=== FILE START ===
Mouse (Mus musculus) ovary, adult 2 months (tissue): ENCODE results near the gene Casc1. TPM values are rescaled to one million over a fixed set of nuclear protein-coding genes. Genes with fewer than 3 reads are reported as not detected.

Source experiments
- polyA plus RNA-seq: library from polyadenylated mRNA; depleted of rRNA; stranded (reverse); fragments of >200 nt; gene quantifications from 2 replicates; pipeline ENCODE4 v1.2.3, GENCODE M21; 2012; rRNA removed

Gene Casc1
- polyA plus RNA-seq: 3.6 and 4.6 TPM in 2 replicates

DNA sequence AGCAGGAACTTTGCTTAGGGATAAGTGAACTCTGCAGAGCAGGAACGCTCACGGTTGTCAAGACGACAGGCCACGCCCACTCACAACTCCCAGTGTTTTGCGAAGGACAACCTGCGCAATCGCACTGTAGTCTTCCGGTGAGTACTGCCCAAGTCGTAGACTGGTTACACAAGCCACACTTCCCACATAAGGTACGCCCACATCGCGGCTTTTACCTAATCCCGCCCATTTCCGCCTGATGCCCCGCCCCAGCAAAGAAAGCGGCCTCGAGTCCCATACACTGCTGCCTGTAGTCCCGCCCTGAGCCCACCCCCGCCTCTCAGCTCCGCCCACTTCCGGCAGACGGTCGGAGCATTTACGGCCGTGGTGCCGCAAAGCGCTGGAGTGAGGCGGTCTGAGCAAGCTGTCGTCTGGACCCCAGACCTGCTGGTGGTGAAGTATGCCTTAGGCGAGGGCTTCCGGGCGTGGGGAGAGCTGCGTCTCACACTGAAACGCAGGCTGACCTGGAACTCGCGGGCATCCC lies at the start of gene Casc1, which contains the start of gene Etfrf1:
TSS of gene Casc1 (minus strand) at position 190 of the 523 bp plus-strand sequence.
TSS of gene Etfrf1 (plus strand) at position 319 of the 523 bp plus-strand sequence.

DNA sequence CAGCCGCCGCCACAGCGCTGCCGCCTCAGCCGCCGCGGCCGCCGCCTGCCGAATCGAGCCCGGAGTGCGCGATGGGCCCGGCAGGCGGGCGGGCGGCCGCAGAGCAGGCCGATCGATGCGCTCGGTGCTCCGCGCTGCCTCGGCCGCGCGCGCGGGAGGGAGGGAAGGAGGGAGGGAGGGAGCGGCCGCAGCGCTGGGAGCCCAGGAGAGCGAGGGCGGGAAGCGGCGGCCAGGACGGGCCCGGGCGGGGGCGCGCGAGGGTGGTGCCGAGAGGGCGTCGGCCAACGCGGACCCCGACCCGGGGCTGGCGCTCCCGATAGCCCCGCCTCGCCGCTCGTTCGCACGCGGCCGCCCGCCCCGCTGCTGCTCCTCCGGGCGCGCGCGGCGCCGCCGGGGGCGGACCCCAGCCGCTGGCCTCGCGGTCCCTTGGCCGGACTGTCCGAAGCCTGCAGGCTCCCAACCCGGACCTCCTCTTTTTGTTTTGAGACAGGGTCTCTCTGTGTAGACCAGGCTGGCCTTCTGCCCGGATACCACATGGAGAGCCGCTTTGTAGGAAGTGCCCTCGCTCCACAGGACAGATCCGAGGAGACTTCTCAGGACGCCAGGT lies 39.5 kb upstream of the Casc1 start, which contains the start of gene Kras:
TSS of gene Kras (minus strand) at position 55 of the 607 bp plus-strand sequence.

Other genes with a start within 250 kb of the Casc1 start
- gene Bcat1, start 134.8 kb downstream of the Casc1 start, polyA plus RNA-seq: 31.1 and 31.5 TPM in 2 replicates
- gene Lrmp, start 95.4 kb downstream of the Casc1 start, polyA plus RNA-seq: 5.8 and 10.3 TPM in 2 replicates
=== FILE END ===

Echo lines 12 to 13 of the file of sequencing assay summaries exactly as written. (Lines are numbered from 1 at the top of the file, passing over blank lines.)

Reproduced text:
- gene Bcat1, start 134.8 kb downstream of the Casc1 start, polyA plus RNA-seq: 31.1 and 31.5 TPM in 2 replicates
- gene Lrmp, start 95.4 kb downstream of the Casc1 start, polyA plus RNA-seq: 5.8 and 10.3 TPM in 2 replicates